Well Played

With just a new garage and living room extension, Rafe Maclean has transformed this 1950s Wānaka bach.

Well Played

With just a new garage and living room extension, Rafe Maclean has transformed this 1950s Wānaka bach.

“In this project, or any alteration, there’s huge potential for scope creep,” says Rafe Maclean. “So from the beginning, we made it clear what parts we were working on – and that was it.” Employed to add space at this Wānaka family bach, the architect honed in on three key objectives: Replacing a small, cold breakout room with a bigger living area; introducing a new garage (the owners had converted the original into a bunk room long ago); and translating the space between these two new forms into a gracious entrance and courtyard.

The holiday home sits on a quiet street, a few back from the lakeside town centre. Incorporating stonework, concrete block and plenty of glazing, the original design suited its area and era, but didn’t pull any big creative moves. That left Maclean plenty of room to explore. He began by replacing the old breakout room with a dark, cedar-clad box, subtly cantilevering the crisp extension so it almost appears to be floating. “That connection to the ground was really key from the start, explains the architect, who worked on the project with colleague Sarah Wild. “Lifting it up made it shine on its own – a little elevated jewel on the site.”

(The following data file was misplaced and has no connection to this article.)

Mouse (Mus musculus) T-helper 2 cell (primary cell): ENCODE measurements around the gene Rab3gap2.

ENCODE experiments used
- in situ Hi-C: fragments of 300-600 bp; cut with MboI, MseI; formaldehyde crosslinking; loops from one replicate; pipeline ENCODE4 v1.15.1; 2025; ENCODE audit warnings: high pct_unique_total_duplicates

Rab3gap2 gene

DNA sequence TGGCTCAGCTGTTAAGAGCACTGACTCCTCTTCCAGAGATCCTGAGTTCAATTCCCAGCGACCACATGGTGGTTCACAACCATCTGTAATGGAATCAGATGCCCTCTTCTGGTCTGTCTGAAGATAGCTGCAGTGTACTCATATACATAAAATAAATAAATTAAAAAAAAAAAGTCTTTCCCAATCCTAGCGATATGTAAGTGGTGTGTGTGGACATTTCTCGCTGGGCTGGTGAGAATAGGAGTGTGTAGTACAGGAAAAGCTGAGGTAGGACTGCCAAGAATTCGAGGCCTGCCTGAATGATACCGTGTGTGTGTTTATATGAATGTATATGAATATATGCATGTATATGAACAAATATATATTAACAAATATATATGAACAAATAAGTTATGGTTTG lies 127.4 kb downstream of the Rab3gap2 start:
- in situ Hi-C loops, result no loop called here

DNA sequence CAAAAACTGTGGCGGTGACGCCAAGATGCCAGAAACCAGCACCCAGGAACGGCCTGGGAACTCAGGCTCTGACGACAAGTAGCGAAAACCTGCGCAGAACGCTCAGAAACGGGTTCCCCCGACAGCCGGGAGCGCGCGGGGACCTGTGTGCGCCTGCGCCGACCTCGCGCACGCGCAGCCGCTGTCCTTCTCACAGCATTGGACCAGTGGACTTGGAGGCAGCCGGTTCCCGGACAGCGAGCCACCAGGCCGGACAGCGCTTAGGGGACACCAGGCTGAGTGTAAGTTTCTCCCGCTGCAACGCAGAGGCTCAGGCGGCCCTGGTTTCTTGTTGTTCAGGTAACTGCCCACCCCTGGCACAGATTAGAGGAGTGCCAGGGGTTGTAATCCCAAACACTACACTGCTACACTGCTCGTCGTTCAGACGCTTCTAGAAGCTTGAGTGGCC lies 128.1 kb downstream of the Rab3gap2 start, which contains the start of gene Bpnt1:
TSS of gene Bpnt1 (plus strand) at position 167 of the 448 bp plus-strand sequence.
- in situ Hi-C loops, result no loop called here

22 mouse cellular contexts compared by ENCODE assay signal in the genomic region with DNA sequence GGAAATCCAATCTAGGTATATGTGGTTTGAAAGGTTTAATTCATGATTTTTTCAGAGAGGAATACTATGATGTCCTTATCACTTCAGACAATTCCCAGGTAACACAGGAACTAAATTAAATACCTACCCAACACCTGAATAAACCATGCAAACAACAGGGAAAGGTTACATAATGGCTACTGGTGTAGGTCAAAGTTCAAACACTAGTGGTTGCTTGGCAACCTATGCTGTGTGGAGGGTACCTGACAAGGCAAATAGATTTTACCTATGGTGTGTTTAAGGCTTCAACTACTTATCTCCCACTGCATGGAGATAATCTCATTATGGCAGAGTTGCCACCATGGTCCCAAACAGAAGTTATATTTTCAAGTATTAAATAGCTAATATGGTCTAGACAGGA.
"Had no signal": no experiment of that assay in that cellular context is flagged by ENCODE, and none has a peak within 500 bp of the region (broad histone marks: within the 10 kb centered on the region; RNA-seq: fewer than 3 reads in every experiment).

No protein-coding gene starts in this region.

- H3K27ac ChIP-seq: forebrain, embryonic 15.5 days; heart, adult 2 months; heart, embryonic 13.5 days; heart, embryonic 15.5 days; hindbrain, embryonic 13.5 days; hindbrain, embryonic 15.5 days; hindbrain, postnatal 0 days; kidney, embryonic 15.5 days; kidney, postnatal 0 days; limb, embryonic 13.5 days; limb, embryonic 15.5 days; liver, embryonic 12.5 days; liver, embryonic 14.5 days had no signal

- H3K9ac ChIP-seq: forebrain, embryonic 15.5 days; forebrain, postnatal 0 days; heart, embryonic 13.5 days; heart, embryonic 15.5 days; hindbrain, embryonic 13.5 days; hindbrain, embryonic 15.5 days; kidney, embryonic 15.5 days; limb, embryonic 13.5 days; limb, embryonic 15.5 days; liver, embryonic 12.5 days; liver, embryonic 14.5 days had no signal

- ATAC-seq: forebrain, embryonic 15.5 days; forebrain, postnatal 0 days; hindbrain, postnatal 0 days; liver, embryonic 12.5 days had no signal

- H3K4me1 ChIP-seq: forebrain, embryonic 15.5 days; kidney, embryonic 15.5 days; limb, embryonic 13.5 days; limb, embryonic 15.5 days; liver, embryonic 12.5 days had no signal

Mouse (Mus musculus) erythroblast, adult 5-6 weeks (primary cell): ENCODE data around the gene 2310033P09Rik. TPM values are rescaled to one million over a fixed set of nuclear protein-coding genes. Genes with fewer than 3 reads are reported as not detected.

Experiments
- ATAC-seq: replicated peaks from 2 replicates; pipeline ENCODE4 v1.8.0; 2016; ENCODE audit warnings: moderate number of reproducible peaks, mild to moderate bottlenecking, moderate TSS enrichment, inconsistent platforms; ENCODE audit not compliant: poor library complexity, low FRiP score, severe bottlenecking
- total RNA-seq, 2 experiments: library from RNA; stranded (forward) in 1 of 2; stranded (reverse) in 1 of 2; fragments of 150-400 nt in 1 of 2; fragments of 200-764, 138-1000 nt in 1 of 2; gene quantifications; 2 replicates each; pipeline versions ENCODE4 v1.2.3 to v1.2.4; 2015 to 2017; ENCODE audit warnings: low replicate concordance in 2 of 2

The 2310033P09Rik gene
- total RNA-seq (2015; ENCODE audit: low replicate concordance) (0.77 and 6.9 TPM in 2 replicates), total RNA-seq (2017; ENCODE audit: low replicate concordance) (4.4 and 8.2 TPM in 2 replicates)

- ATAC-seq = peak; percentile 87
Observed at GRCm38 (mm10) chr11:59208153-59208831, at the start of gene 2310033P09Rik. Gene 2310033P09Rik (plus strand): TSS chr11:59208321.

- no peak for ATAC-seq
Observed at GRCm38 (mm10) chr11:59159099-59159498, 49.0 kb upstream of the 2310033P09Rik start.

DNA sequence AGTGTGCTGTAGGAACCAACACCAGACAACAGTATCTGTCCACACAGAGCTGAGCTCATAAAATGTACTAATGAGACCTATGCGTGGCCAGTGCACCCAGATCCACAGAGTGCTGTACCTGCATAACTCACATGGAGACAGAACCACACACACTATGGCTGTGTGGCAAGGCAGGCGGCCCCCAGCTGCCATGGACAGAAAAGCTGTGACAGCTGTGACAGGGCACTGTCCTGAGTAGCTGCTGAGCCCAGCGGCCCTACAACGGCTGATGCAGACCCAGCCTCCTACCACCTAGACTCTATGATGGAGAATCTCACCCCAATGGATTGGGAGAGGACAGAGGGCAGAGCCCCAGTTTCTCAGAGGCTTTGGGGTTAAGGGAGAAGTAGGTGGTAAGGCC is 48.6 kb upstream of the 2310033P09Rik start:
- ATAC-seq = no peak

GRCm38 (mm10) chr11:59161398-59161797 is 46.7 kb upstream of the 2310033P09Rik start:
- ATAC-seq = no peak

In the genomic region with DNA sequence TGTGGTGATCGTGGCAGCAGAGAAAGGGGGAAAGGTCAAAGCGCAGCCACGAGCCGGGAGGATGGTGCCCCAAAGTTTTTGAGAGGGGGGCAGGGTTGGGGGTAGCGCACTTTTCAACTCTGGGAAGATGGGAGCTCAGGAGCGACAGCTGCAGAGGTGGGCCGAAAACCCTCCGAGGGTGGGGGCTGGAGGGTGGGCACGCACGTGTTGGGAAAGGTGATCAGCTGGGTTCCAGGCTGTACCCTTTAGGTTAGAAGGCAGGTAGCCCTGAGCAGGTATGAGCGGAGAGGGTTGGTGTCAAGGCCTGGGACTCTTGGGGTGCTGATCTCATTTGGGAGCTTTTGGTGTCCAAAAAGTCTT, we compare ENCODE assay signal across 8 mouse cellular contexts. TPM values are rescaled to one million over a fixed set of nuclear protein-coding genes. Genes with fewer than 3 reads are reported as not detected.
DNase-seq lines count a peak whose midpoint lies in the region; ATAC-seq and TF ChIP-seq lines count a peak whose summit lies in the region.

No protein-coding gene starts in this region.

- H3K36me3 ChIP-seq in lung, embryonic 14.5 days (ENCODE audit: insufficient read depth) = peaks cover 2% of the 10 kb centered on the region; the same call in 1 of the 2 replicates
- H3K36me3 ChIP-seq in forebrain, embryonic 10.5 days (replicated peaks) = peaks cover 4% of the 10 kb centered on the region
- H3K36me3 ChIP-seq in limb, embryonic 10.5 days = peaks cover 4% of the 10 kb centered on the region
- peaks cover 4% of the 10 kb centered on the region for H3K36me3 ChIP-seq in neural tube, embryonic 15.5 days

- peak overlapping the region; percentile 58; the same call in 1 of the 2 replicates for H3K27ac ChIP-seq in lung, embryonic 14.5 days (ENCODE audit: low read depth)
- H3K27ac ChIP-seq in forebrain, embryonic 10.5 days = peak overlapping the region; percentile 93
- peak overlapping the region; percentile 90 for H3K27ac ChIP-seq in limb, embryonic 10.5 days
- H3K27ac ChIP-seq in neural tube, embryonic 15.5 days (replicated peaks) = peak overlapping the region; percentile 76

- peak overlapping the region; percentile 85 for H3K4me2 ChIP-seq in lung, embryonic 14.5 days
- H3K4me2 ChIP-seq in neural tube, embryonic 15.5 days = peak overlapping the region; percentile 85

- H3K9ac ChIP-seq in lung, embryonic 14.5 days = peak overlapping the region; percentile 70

The contemporary living room addition settles well alongside the original home thanks, in part, to sympathetic materials and borrowed elements. The mono-pitch roof, for instance, mirrors that of the old bach but adopts a much higher stud. “We did that to add some clerestory glazing towards the east and bring light in over the top of the existing house,” explains Maclean. Most of the natural light, though, comes from the generous feature window up front, which delivers lake views the old room had neglected to mention. A deep window seat capitalises on the unveiled outlook, while a battened-timber screen slides across for privacy and sun protection. It’s a winning curtain alternative, and when closed up at night, the dark box glows, its soft light diffusing through the tall slatted timber.

By building the double garage down by the road, Maclean got rid of the old U-shaped driveway that used to loop past the house. The new arrangement makes a much easier job of parking the family boat but also allowed him to reclaim that space for a more purposeful entry court.

Scattered with local rock, plantings and an outdoor dining area, it’s very zen-like. Maclean has placed equal emphasis on the built form and surrounding spaces in this renovation, and it’s a balance that serves the home and its family well.

Print EditionBuy Now

Related Stories:

0
Heading